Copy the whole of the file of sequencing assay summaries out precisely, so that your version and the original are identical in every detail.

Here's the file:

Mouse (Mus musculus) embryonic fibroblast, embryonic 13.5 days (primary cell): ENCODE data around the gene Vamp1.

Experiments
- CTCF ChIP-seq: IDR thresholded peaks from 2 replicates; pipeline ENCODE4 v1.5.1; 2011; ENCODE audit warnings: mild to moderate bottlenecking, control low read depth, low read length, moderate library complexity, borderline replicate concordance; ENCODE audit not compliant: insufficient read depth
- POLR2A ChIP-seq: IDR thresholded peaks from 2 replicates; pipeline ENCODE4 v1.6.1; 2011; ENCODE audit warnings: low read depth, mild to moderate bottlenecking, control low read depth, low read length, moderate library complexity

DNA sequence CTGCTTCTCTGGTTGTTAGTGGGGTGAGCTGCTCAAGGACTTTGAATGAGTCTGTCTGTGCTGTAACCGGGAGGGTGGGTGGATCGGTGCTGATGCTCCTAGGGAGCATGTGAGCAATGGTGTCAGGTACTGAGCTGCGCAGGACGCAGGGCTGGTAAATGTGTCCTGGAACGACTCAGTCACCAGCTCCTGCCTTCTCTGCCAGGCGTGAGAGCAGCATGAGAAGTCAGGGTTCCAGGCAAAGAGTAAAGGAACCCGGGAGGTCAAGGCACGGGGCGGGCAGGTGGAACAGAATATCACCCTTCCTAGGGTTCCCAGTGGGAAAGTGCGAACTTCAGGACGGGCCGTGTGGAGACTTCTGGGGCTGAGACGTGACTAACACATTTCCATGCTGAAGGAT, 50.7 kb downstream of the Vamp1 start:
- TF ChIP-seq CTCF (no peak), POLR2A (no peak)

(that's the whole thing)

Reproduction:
Mouse (Mus musculus) embryonic fibroblast, embryonic 13.5 days (primary cell): ENCODE data around the gene Vamp1.

Experiments
- CTCF ChIP-seq: IDR thresholded peaks from 2 replicates; pipeline ENCODE4 v1.5.1; 2011; ENCODE audit warnings: mild to moderate bottlenecking, control low read depth, low read length, moderate library complexity, borderline replicate concordance; ENCODE audit not compliant: insufficient read depth
- POLR2A ChIP-seq: IDR thresholded peaks from 2 replicates; pipeline ENCODE4 v1.6.1; 2011; ENCODE audit warnings: low read depth, mild to moderate bottlenecking, control low read depth, low read length, moderate library complexity

DNA sequence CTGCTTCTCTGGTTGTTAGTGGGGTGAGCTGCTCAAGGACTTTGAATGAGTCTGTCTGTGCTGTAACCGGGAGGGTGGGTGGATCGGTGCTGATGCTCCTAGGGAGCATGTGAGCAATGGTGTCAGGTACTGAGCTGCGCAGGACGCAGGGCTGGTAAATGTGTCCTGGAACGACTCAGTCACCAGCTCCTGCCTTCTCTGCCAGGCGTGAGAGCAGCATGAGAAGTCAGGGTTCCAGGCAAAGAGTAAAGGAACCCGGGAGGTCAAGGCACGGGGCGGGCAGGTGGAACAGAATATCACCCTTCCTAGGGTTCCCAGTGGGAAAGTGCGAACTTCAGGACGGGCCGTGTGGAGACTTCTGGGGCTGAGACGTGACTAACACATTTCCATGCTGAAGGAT, 50.7 kb downstream of the Vamp1 start:
- TF ChIP-seq CTCF (no peak), POLR2A (no peak)